Rising rents threaten to spoil city's food culture
Staff costs and a lack of food critics willing to criticise also blamed for hurting industry, writes Vivienne Chow / SCMP.
Surging rent and labour costs together with self-censorship by food critics are hurting Hong Kong's culinary culture despite the growing number of restaurants opening in recent years, industry insiders say.
Distinctive local flavours are disappearing as dining outlets are replaced by retailers profiting from mainland tourists that can afford a much higher rent, they say.
One of the latest victims is the Press Room, one of the best known outlets of the group of the same name, which closed yesterday after the landlord sought a fivefold increase in rent.
Another group outlet, The Pawn, closed this week for renovations and faces a 50 per cent rent increase in a new lease.
Group co-founder Alan Lo Yeung-kit said street-level shops were being taken over by retailers like cosmetic chains and jewellery and watch shops at the expense of Hong Kong culture, as high rents drove entrepreneurs away. "Even simple [shops] like bakery or noodle shops ... you almost cannot see any of these any more on street level," he said.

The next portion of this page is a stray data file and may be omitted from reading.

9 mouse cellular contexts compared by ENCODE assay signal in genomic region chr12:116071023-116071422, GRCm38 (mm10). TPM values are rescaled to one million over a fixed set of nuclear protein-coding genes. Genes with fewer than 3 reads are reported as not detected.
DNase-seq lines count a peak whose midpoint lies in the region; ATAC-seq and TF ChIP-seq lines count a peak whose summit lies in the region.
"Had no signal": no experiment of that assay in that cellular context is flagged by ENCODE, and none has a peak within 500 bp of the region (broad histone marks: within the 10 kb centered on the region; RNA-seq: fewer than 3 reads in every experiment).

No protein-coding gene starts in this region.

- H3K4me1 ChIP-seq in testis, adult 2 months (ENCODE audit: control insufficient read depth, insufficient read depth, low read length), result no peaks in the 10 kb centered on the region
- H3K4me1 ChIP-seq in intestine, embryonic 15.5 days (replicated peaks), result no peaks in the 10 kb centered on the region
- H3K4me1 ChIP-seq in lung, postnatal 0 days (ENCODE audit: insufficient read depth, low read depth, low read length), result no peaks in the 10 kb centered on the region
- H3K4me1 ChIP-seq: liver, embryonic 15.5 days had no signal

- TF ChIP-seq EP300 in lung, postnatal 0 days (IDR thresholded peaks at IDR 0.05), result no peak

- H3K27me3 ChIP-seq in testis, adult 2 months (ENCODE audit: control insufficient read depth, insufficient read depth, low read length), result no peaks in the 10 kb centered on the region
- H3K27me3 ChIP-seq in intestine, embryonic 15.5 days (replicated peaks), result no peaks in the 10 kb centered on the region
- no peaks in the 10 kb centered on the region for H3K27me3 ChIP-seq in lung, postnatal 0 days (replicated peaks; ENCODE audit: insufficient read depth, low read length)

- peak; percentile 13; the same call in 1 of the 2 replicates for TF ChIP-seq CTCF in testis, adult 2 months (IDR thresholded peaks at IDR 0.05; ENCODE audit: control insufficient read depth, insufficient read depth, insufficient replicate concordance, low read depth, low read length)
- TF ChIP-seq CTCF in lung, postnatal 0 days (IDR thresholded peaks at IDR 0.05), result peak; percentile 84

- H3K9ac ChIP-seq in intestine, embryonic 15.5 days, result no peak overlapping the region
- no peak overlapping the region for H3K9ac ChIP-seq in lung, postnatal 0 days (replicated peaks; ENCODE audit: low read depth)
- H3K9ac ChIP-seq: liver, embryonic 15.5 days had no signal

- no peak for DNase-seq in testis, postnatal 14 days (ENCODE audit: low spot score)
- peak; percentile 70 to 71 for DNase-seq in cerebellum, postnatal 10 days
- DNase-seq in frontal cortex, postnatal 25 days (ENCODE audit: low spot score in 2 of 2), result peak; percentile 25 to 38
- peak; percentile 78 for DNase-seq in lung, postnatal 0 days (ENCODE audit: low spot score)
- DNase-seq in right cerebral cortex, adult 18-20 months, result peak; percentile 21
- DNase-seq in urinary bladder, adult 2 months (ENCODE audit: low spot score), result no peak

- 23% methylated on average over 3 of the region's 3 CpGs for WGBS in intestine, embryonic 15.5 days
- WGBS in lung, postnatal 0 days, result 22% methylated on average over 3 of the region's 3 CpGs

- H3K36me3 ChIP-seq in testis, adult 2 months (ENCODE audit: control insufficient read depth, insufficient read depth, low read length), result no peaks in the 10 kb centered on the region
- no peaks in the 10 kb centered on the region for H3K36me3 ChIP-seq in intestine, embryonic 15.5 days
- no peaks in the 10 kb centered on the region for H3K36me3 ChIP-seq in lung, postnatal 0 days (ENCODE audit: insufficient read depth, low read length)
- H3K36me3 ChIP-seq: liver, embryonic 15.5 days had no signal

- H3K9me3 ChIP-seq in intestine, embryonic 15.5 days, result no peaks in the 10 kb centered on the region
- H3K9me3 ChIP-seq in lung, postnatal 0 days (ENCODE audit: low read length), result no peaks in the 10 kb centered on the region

Food critic Walter Kei said the proliferation of trendy restaurants was another problem.
"There are too many restaurants in the market," he said. This led to cut-throat competition and drove up staff costs.
Restaurateur and critic Lau Kin-wai said he shut the doors of his famous Yellow Door Kitchen a couple of months ago more because of staff issues than rent.
"I can't hire someone to wash dishes even with HK$10,000 a month," he said.
Lo also blamed the city's lack of respect for the industry as a profession and food as culture.
"The food and beverage industry is still considered a job, not a career," he said. Japan and the West by contrast are proud of their culinary culture and business. Local restaurateurs, he said must create a career path to keep staff interested in the job.
Kei said that with high rents and labour costs, the only cost that could be cut was food.
This was compromising quality but consumers didn't know because food writers and critics weren't telling them. "The so-called food reviews are only to promote new places, not the quality of the content," he said.
"Writers are afraid of offending restaurants."
As a result, Kei said, people had higher tolerance of bad ingredients and bad food sourcing. He said McDonald's Hong Kong's importing of tainted meat from Shanghai Husi Food Company was a good example.
The Press Room Group still runs 13 other outlets but Lo said the pressure was on. "There's no room for error," he said.